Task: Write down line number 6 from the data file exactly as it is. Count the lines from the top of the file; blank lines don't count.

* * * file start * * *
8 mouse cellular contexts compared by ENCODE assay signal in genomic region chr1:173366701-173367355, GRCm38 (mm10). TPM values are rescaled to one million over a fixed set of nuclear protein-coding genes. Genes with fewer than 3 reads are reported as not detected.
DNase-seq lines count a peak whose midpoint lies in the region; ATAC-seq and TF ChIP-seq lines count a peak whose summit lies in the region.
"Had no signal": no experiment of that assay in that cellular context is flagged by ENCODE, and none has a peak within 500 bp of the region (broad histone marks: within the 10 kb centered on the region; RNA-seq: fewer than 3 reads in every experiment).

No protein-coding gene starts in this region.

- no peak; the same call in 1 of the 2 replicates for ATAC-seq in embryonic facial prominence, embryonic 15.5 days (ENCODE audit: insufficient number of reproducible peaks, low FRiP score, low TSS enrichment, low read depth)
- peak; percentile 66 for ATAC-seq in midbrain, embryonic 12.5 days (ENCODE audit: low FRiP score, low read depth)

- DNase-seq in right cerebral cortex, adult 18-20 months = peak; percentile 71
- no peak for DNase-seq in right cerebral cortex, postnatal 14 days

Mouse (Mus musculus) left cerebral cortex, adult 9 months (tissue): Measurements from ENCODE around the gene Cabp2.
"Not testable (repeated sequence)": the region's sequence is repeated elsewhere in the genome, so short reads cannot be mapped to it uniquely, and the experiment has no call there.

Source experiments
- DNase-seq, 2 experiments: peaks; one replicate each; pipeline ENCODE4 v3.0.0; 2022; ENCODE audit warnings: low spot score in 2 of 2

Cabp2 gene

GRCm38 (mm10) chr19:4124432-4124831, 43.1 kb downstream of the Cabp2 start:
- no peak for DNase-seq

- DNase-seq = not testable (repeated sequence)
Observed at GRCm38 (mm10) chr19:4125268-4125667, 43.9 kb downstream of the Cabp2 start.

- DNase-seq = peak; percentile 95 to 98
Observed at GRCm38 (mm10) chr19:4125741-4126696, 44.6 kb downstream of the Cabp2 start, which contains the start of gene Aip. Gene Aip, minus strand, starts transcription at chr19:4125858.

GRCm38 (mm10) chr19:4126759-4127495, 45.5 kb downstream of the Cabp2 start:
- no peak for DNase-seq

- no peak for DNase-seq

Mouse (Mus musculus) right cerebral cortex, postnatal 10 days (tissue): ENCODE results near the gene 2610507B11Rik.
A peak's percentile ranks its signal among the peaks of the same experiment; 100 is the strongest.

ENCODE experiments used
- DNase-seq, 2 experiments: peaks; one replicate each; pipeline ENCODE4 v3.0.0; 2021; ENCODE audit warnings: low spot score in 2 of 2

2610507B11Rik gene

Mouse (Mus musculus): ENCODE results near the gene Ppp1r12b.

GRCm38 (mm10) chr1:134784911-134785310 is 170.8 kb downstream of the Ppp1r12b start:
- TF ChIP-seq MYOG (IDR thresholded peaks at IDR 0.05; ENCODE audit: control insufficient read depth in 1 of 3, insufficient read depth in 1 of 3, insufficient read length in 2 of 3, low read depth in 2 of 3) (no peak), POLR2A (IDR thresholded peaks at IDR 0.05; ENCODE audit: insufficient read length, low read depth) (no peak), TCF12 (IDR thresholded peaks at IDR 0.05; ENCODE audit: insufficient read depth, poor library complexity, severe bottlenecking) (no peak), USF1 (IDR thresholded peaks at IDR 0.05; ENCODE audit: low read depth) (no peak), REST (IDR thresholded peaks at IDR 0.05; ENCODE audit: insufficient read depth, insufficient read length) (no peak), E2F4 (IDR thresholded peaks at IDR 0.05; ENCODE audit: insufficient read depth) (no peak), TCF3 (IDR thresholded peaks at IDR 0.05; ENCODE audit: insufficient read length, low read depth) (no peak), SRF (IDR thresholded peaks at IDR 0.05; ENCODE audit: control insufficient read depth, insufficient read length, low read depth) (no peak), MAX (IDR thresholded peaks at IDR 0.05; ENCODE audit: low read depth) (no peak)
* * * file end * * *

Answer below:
- peak; percentile 66 for ATAC-seq in midbrain, embryonic 12.5 days (ENCODE audit: low FRiP score, low read depth)